A plea to politicians on World Water Day
GRoW supports the UN in its call to climate policymakers: “We cannot afford to wait. Climate policymakers must put water at the heart of action plans” (message from UN-Water on World Water Day 2020). With this in mind, GRoW recommends making better use of the potential of digital innovations for climate-resilient water management and including considerations of local water management in global supply chains. Science can make a significant contribution here: by providing expertise for relevant actors, and by highlighting clear responsibilities for sustainably managing water resources.
The GRoW research projects address the following key questions about climate change:
How can businesses manage the risk of water shortages in the era of climate change?
Many of the goods that Germany imports come from regions where water is in extremely short supply: cotton from Central Asia, for instance, or cereals from North Africa and ores from desert regions. Companies primarily measure and manage their water consumption at production sites. Yet supply chains often conceal significant water uses and, as a result of climate change, considerable risks. The GRoW project WELLE is addressing this by developing a method for measuring companies’ water footprints. It takes account of direct and indirect water use in upstream energy and material chains. This allows the project’s industrial partners to introduce measures for reducing water shortages at local hotspots in their value chains.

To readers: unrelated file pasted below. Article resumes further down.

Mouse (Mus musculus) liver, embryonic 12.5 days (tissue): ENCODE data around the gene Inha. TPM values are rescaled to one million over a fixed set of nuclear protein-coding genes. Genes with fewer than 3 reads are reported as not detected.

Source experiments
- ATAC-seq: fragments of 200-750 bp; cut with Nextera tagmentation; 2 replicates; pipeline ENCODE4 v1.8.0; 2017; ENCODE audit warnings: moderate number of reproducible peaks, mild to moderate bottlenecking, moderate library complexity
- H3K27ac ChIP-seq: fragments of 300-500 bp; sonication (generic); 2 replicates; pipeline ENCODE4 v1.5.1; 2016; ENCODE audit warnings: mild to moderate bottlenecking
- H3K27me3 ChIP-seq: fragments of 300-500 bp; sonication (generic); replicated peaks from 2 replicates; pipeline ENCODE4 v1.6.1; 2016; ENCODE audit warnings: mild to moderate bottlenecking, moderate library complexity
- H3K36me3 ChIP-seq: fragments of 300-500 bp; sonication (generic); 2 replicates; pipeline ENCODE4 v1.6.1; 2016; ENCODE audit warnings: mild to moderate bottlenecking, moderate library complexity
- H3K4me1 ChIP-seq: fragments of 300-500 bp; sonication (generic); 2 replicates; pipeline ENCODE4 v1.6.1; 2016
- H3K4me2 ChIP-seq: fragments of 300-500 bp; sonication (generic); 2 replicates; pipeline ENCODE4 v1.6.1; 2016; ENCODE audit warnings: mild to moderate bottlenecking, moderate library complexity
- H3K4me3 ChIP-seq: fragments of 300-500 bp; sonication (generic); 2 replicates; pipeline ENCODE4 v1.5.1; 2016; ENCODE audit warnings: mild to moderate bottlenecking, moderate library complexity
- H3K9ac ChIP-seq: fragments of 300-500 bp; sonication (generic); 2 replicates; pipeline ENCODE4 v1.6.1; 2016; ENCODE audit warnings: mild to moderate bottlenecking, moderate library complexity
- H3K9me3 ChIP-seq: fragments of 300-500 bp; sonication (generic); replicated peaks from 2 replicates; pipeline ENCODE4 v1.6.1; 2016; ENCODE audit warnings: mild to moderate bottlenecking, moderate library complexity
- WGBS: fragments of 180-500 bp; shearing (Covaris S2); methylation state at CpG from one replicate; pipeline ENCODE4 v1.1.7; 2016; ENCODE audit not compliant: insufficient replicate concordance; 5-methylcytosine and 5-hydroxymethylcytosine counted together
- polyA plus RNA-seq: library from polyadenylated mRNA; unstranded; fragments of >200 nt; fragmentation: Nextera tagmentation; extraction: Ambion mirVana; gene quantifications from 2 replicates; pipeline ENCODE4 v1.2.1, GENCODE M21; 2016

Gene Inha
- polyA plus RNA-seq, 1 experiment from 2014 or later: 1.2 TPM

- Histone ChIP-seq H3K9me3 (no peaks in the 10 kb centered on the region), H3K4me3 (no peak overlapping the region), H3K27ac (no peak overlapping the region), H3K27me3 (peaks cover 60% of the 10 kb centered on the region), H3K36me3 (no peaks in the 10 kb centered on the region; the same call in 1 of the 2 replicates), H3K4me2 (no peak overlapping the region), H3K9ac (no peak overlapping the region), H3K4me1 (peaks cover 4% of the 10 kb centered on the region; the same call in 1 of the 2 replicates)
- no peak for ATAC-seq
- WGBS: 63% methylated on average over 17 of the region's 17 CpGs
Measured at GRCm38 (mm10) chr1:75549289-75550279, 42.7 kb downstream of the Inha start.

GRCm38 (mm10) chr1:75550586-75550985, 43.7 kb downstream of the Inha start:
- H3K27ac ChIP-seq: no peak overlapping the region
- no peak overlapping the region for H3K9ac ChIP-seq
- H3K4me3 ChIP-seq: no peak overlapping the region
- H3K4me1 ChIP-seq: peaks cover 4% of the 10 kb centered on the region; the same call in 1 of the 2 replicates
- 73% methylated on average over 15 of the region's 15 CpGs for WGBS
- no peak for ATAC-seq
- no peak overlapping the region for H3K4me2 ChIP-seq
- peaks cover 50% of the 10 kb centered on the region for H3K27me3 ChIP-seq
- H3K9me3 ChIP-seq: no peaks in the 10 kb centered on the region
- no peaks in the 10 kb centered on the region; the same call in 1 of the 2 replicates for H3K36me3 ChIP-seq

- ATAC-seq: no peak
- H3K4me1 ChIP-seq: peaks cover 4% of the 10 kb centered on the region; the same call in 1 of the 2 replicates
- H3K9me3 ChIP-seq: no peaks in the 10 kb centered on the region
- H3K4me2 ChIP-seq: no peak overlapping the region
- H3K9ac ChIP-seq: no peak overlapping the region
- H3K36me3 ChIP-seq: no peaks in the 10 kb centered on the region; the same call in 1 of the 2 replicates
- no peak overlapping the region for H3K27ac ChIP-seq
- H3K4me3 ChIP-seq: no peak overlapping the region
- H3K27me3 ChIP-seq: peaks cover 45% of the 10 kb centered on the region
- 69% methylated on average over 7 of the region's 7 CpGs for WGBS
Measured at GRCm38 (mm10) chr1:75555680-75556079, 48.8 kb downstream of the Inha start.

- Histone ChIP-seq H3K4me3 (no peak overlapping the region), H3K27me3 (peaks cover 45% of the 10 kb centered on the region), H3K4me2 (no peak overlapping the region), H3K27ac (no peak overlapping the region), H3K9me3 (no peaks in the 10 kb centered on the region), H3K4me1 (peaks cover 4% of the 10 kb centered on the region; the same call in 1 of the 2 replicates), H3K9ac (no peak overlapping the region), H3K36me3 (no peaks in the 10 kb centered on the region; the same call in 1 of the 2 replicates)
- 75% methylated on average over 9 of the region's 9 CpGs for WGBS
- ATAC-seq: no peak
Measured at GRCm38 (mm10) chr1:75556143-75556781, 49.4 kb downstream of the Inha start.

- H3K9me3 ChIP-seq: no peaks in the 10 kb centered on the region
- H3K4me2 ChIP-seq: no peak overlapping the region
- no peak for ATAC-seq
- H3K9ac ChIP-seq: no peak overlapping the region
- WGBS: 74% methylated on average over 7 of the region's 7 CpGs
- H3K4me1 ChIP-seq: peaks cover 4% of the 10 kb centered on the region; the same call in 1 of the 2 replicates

How much water will be available in the future?
The GRoW projects SaWaM and MedWater are addressing this question with a focus on arid regions and the Mediterranean, which is a hotspot for the effects of climate change. The projects use satellite and modelling data to investigate the available water resources. Global and publicly available observation and forecast information are then pooled and regionalised to allow weekly and monthly forecasts of future water availability and optimize water use. “This is especially relevant for arid and semi-arid regions that are already suffering from water shortages – and they account for 40 percent of the earth’s land surface,” says Professor Harald Kunstmann, Deputy Director of the Institute of Meteorology and Climate Research – Atmospheric Environmental Research (IMK-IFU) at KIT in Garmisch-Partenkirchen, Germany.
Does water scarcity pose a risk for the energy transition?